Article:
Wednesday, August 05, 2009

Politics as usual will delivers the CPRS camel

So now it seems that the Carbon Pollution Reduction Scheme, skilfuly crafted by the Labor government to reward the worst polluters with corporate welfare largesse from the taxpayer, and to not reduce emissions until 2020 or later, will now pass through the Senate with Malcolm Turnbull's and the Liberal Opposition's support.

Why? Because Turnbull wants to avoid a double dissolution trigger for an early election he knows he would lose, and because the Liberal Party is equally beholden to the same corporated dirty industry interests that the Labor Party is.

Those who claim that the CPRS needs to go in so "it and the targets can be strengthened later" are either fooling themselves or trying to fool the rest of us.

It it goes in lame due to industry influence - as appears to be the case - it will remain lame.

"Politics as usual" does not have a framework for delivering the paradigm shift we need to embrace a clean energy future.

I am still uncertain as to what will deliver this paradigm shift. I think it needs to a combination of:
  • More direct input from climate sicentists on emission reduction targets
  • Remove the profit motive from polluting carbon intensive industries, perhaps by putting a real and effective price (tax) on carbon instead of a nebulous "trading scheme" full of loopholes
  • Referendums on climate and energy policy - rather than interminable irrelevant debates in parliament and bad policy like the CPRS
  • Set up a bipartisan taskforce on climate change to remove the crippling political and industry interference from policy creation
  • Pressure from a grass roots movement across Australia and the rest of the world to foster policy and process change.
The CPRS bill may be rejected the Senate next week and the final date for a vote delayed by several more months, but the final outcome is clear: The Labor and Liberal parties will eventually vote together to pass the CPRS and lock in failure to reduce emissions in Australia.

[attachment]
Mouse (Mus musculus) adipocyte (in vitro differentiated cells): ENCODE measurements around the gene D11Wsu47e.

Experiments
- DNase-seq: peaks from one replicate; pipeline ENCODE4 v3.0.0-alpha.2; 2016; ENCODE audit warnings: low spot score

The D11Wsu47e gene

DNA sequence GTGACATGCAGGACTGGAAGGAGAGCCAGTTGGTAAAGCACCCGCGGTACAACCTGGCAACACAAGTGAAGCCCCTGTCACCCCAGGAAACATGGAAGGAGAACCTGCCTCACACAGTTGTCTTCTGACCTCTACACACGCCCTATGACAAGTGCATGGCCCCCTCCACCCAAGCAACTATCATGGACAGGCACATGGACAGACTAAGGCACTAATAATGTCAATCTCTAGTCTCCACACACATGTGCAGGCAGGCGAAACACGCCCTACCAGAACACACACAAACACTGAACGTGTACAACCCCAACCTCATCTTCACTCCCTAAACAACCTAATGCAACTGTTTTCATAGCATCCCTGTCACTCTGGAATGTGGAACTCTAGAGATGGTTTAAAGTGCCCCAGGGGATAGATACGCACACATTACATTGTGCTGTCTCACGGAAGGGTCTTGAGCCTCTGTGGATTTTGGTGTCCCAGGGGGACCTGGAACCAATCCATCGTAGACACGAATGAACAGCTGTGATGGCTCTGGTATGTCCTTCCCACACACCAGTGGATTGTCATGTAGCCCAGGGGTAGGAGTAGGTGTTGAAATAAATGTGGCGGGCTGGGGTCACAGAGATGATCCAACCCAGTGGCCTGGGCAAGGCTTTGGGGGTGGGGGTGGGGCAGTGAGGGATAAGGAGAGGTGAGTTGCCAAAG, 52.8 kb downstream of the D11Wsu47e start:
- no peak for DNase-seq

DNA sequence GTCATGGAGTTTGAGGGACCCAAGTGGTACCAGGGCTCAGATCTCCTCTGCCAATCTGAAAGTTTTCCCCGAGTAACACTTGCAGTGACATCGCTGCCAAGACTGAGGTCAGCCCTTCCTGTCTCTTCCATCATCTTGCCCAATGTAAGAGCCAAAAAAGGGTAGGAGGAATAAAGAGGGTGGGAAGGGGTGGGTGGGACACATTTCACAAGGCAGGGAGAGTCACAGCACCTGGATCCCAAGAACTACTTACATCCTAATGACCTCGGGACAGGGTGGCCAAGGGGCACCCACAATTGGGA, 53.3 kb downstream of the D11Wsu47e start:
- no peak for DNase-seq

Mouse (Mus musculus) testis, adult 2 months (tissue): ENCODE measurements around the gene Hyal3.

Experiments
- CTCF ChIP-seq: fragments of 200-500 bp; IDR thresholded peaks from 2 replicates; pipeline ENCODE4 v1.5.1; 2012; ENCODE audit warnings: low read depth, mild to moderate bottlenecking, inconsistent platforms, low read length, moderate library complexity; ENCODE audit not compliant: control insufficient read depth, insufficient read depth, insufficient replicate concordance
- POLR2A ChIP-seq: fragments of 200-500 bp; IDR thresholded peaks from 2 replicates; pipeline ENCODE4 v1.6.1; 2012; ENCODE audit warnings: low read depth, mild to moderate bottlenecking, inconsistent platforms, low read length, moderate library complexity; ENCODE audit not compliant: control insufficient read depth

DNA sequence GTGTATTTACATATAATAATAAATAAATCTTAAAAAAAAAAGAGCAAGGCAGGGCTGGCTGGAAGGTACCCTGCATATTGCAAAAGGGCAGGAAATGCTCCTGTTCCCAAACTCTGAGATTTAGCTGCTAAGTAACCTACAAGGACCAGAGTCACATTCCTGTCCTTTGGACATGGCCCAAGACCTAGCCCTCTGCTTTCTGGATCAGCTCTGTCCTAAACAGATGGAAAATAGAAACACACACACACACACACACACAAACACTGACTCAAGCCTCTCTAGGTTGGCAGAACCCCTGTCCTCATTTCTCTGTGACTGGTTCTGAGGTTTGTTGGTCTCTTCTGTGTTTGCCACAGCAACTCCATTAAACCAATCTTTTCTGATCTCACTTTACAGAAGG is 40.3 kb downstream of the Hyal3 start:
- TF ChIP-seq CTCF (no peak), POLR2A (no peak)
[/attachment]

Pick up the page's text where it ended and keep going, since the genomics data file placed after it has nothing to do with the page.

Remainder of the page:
1 comment:

Grant said...

We are heading for interesting times over the next year or so.

Anybody who has been involved in project management (and the CPRS is one big project) knows that a project will not be a success unless all stakeholders agree with the objectives. In the case of the CPRS, it appears that no one agrees with either the objectives or the processes being used to reach the defined objectives.

Business have calculated that all their costs will have substantial rises, and they will only have 3 primary ways to reduce their costs:
1. Reduce input costs, probably through staff reductions
2. Pass all cost increases directly through to consumers
3. Move as much as possible off shore to lower energy / input costs countries (ie. India, China etc.)

From the consumer (Mr and Mrs Average), point of view, they see that all their living costs will increase at a time when they are struggling to pay their mortgages or pay rent (remember that all rents will increase as landlords will have additional costs imposed on them, possibly by the forced requirement to insulate rented dwellings). They see that their energy costs (electricity, gas and petrol) will rise substantially, as well as everything they need to pay, from food to their council rates (Councils will also need to recover their cost increases).

From the Governments position, it will cost them billions as business / company taxes reduce, and from hefty increases that will be required through paying subsidies to business (to try to keep them on shore) and from having to give large energy subsidy increases to welfare recipients (pensioners etc). Admittedly they will also make billions income from the CPRS, but I doubt that this will replace the additional payouts. Remember that the Federal Government has just had to put aside $200 mil for GMH to protect around 100k Australian jobs.

From the environmentalists point of view, they are obviously unhappy with the targets set and would like carbon reduction targets to be greatly increased.

As far as I can see, with everybody about to be hit by large cost increases with the CPRS as it appears to stand, I would suggest that all current Governments, both Federal and State, will be in the poo at their next elections. In the case of Victoria, if the coal fired generation is not maintained, and blackouts become regular, the state Government will be history. I also suspect that nobody will be game to run a referendum on a CPRS as no referendum appears to get a positive result unless all political parties support the desired outcome.

In short, I cannot see that there is any hope that Australia will even reach a 5% reduction, as it is potentially political suicide unless all stakeholders can agree on the targets / objectives and processes to reach them. I would not mind betting that in 2020 we will still be arguing on targets / objectives, and why we did not reach them.